- There was criticism of conventional training and development as the way organisations invest in developing people. It should be more about coaching and on-the-job learning, with behavioural outcomes as the measures of success rather than the typical HR metrics of completed training hours and “happy sheets”
- There was a consistent call for organisations to be consciously ‘developmental’ in their ethos and practical approach
- Various requirements of a people-powered, actively developmental organisation are starting to emerge, but there are varied and competing accounts of what this looks like
The VyT framework divides opinion, but needs improvement as a stimulus
- [The VyT framework is a graphic representation of how organisations can better understand and invest in their people's skills. It is a synthesis of academic research and practitioner application drawn from leading organisations by the lead researcher on the project, Dr. Anthony Hesketh of Lancaster University]
- For one or two it was good, if in need of refinement and clarification. Others thought it adequate, but somewhat cumbersome and not sufficiently groundbreaking. Others still thought it unhelpful, confusing and hard to apply.
- Some called for greater clarity about the assumptions and empirical data that underpins the Framework.
We are now in a “Reflection” stage, taking stock of the insights we’ve received and altering the next ‘Innovation’ phase of the challenge in light of them. The Project team is meeting next week but our emerging conclusion is that we need to a) change, redesign and clarify various aspects of the framework as an ‘open source’ product before b) throwing it out to organisations to test for themselves and identify bugs, fixes and improvements to the framework, as well as wider, unrelated innovations to achieve the overall goal. In that way we’ll identify what is already happening in lesser known organisations (particularly the SMEs who don’t have HR departments and sophisticated tools), capture their ‘theories in use’ and identify the barriers to greater adoption.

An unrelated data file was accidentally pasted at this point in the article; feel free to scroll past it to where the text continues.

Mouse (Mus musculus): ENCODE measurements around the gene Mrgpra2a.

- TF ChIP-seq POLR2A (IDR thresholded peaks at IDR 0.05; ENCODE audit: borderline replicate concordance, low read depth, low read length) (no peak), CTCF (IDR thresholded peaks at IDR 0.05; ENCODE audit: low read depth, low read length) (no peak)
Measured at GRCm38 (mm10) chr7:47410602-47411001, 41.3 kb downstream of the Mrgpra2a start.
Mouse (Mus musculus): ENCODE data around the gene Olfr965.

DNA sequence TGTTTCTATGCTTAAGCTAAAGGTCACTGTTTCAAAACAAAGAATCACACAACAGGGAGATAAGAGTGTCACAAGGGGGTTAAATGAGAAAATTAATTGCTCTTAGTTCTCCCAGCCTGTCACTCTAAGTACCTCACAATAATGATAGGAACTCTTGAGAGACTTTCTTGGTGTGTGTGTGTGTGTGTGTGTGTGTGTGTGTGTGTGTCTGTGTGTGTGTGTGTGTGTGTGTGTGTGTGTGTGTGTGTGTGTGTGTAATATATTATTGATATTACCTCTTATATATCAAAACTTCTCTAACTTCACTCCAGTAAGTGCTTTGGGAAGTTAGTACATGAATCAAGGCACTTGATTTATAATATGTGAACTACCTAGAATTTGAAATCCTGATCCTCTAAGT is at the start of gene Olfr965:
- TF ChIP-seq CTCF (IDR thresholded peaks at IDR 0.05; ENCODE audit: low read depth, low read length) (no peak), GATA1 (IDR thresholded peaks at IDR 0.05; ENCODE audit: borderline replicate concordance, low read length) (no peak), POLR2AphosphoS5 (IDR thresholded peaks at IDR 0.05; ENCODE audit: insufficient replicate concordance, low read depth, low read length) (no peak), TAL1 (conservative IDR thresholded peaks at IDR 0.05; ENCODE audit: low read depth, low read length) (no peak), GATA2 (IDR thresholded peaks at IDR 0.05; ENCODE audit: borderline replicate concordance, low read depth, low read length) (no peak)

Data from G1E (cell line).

From a content perspective our partial success has been in stimulating some thoughtful, insightful and heartfelt contributions on the topic. But the failure has been in the lack of engagement with the framework as a stimulus, which we can partly attribute to its lack of accessibility. Our priority is therefore to improve it and get it back out there pronto…
B) Process learning.
What have we learnt so far about running an emergent prize challenge in (relatively) virgin and controversial territory?
We wanted this challenge to go beyond many other competitions and challenges. We wanted it to be emergent, rather than rigid and inflexible, since we could not be certain of the best way forward when we first began, and wanted it to be a co-discovery process with those interested in the problem. Thankfully that flexibility at the start has allowed us to change course for the reasons I’ll explain below.